Monday, August 6, 2012

Standing out, fitting in

We end each day exhausted here, whether we've worked hard or not. It's a strange and somewhat disconcerting feeling to come home from work in the early evening, as we have countless times this year, collapse on the couch, and believe that we could easily nod off until the next morning.

It's only recently that I've begun to realize that our chronic lethargy is due in large part to the intense, near-constant energy we put to the task of simply fitting in - of minimizing, in whatever way possible, in every moment we spend in the presence of others, the extent to which we stick out like sore thumbs, attract curious stares, prompt giggling, cause confusion, provoke frustration, or rouse pity. In public, we keep our profiles as low as possible, trying our best to dress as the locals do and prevent our nasal English from reaching beyond each others' ears. Our heavily accented Spanish is laced, as best as we can muster, with elaborate politeness, in the attempt to convey just how grateful we are for the listener's patience. With our local friends and acquaintances, the pressure is a little lighter, but not by much. Though it's now more or less habit to announce our entrance into a room with a hearty "¡Buenos días!" or "¡Buen provecho!", it's still a bit of a mystery, for me at least, where to put my hands as I'm circling a room and kissing each woman on the cheek, and I can't say how many times I've almost gone in to kiss a man on the cheek when I'm in a rhythm. I know it would make a great story for someone someday, which makes it almost worth it, but it would also make me the paragon of foreignness (and, inevitably, the butt of jokes till kingdom come), which is exactly what I'm trying to avoid. All by way of saying, of course, that cultural norms are complicated, and attempting to follow them is energy-sapping.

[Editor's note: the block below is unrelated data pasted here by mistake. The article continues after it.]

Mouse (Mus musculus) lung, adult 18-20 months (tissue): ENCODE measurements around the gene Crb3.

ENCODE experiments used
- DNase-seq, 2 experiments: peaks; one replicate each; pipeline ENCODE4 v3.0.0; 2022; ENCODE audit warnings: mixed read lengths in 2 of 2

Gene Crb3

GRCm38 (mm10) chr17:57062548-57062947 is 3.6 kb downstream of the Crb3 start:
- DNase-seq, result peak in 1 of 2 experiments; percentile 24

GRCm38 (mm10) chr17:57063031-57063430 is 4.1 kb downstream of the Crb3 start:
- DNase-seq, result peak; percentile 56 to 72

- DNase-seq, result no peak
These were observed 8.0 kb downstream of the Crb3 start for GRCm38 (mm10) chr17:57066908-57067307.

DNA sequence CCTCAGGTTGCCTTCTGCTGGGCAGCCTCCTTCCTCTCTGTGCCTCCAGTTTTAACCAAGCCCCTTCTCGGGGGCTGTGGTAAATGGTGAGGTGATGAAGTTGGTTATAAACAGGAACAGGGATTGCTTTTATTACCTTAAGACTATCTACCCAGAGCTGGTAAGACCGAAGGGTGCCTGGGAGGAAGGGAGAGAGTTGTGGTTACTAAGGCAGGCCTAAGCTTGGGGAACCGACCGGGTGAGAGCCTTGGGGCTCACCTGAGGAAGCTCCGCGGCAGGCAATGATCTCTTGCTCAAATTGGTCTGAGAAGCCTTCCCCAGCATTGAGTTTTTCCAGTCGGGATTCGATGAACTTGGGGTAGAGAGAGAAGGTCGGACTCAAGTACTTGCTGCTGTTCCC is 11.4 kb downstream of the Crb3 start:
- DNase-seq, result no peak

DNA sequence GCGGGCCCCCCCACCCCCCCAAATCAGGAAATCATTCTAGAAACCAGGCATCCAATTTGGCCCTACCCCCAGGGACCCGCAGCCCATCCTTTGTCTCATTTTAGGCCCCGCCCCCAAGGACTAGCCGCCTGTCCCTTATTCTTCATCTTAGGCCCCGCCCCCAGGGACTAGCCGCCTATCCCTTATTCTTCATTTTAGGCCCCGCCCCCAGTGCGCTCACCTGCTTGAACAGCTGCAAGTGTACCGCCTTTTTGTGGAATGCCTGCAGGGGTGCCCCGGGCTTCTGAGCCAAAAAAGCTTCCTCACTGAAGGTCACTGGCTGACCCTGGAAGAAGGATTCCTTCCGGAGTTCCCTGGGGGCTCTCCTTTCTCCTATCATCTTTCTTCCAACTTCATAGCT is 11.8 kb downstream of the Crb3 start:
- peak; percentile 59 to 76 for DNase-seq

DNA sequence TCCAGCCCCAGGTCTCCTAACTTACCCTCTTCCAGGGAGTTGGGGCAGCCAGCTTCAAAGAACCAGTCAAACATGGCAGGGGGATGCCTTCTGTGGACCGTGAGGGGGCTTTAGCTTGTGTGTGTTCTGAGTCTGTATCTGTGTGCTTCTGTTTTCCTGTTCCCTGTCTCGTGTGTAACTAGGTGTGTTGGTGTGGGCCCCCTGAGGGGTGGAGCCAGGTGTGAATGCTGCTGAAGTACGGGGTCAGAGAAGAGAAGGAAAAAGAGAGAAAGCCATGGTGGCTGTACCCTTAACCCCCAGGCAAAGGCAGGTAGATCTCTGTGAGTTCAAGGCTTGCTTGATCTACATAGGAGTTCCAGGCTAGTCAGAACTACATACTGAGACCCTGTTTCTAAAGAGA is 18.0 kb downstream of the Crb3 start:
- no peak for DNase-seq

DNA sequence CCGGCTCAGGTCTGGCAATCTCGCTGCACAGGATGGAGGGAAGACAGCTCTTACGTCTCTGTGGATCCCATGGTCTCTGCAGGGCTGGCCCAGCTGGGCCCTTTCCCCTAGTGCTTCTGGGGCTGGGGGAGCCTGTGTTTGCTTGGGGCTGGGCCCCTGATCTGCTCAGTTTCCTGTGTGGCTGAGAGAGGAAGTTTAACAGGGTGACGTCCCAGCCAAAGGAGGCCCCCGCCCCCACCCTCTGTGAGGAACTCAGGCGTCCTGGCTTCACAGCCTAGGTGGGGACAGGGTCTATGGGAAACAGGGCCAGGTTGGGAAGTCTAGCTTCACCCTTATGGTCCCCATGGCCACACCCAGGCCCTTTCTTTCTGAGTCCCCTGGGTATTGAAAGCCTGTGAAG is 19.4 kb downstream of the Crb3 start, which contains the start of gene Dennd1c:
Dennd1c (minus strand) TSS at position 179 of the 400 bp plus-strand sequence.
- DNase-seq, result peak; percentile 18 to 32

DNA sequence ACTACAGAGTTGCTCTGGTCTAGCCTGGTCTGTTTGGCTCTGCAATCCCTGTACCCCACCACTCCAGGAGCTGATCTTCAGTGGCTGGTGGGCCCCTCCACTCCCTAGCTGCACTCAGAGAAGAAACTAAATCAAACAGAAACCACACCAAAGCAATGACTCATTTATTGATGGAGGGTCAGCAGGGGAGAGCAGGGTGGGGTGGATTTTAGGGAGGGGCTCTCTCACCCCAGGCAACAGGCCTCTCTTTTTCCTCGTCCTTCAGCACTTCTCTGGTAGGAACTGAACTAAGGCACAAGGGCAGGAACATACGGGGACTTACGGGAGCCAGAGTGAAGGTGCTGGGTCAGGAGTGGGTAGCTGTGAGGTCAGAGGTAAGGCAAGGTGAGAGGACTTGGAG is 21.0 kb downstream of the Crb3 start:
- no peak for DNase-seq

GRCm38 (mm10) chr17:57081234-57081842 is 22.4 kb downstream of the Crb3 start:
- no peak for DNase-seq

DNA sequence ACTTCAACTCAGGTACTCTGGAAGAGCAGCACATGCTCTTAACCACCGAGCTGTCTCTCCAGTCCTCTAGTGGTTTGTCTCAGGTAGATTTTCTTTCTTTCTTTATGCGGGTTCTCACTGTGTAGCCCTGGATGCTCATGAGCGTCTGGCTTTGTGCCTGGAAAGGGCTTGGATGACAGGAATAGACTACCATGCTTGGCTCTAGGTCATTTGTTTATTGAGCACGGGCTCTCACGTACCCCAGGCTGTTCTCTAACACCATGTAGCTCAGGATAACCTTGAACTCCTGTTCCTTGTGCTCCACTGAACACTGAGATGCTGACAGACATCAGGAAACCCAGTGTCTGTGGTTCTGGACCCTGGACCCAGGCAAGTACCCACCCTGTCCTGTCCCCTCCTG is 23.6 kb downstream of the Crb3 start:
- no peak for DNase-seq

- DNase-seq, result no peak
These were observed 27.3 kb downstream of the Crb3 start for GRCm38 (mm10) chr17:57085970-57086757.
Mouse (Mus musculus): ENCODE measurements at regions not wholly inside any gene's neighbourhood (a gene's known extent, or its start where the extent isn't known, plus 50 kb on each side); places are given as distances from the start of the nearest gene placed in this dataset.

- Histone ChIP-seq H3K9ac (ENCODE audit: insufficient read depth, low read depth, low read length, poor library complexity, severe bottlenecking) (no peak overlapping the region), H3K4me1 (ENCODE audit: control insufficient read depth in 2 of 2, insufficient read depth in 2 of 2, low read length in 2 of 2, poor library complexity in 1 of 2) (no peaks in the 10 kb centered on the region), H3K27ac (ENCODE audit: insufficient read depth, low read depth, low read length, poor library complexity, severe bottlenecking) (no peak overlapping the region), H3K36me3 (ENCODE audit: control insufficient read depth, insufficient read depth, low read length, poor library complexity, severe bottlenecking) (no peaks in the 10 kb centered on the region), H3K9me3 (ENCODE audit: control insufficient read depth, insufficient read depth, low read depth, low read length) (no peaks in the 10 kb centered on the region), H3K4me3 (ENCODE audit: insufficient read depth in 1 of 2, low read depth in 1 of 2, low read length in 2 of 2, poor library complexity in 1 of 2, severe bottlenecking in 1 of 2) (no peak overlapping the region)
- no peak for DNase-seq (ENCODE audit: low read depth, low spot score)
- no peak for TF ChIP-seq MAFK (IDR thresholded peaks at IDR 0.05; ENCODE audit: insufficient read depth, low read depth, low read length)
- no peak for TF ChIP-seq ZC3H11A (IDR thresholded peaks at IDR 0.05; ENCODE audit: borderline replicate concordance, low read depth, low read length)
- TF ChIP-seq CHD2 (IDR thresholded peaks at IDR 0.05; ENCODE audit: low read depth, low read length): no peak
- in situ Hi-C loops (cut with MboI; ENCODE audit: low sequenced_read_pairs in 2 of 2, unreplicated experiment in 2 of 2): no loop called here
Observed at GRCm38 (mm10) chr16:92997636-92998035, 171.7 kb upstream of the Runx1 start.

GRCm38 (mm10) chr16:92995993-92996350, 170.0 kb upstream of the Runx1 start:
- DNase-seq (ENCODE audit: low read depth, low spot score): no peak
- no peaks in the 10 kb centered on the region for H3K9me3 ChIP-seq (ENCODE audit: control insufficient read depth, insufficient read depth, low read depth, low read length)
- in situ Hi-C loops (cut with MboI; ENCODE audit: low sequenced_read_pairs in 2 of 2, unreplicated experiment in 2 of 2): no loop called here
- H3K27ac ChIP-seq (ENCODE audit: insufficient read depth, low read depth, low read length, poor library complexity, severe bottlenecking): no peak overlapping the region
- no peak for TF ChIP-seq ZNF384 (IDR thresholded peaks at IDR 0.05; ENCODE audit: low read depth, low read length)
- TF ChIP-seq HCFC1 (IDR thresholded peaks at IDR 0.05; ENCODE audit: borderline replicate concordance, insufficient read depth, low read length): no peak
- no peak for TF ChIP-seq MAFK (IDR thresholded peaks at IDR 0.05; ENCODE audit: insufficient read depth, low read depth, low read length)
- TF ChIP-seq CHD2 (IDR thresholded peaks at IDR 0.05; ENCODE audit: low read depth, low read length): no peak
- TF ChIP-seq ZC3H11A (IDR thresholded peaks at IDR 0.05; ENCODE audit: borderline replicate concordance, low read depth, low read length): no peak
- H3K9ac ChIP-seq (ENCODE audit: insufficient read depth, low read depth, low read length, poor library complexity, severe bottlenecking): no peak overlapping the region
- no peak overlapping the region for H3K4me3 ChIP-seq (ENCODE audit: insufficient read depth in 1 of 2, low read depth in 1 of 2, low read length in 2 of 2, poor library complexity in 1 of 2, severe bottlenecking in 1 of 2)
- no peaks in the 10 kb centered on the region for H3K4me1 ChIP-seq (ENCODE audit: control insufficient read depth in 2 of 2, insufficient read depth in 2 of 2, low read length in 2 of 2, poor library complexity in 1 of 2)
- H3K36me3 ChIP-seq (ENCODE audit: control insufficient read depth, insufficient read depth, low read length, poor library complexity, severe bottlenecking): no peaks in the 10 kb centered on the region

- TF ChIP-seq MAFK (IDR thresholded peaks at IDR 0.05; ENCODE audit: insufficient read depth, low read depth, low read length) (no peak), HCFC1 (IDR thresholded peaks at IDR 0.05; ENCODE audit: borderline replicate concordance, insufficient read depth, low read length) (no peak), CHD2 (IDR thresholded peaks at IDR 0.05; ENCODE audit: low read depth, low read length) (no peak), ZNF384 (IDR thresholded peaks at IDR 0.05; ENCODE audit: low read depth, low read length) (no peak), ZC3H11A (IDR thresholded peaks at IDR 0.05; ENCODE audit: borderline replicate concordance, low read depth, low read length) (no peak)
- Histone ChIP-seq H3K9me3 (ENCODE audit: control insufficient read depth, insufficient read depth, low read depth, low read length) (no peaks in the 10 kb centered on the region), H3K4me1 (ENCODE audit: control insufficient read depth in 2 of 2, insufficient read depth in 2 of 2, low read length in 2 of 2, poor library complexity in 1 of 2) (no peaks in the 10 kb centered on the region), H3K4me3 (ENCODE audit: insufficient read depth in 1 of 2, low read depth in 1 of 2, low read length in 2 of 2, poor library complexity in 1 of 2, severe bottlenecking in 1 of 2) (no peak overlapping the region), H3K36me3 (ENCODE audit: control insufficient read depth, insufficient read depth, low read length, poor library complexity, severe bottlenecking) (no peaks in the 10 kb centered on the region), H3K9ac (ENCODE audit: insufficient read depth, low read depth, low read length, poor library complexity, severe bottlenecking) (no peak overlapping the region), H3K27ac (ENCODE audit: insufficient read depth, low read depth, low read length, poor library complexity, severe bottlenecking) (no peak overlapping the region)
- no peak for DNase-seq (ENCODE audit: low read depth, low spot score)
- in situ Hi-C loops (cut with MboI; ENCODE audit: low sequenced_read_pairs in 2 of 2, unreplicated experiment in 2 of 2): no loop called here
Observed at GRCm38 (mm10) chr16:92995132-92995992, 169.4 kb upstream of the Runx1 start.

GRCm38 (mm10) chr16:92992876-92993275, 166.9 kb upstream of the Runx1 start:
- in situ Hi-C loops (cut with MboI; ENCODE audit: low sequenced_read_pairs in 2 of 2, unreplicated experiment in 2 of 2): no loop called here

But in these last few months, it's finally felt as though all that energy has started to pay off. We're much more confident to share a story, no matter how halting, while at the breakfast table with staff. If the restaurant where we do karaoke nearly every week had a punch card for free sopa azteca or conventos after buying 10 or 20, we certainly would have earned several by now. Every time we go there, we meet our boss Naty's wonderful family: her two kids, two grandkids, her brother and sister-in-law, often her parents as well - four generations at the same table. Sure, we'll miss the food, the language, the culture, and our lifestyle in general when we leave in a month, but it's the people we'll miss the most, people we've worked very hard to fit in with - and largely succeeded - despite all of the barriers.

Like so many US middle class individualists, we've spent so much of our formative years trying to distinguish ourselves in a variety of ways - how we dress, the sports we play, the musical instruments we learn, the grades we strive for, the music we listen to, our sense of humor. Though beards are certainly not at all uncommon among men my age, I know that mine, on some subconscious level, is an assertion of my identity, another way to stand out.

In a few short weeks, we'll be heading back to the US, where the norm is the attempt to stand out, not to fit in. Maybe one of the things we love most about living here (and one of the reasons that we're bound and determined to move back) is the enormous challenge of integrating into a new culture and the rewards that come with it. That challenge won't be there when we get back to the States - it will be easy to communicate with everyone, and we'll know what to do (more or less) in every situation. We'll have all the comfort foods we grew up with, beautiful autumn weather, and the same families we've always loved and adored. But we won't have sopa azteca, awkward moments interacting with street vendors, or weekly karaoke marathons. Knowing that our wonderful family and friends will continue putting up with our urge to stay abroad, we'll be coming back for more in January. And, if all goes well, we'll have many more nights of disconcerting exhaustion, but we'll sleep well knowing that our challenge here is worth the effort.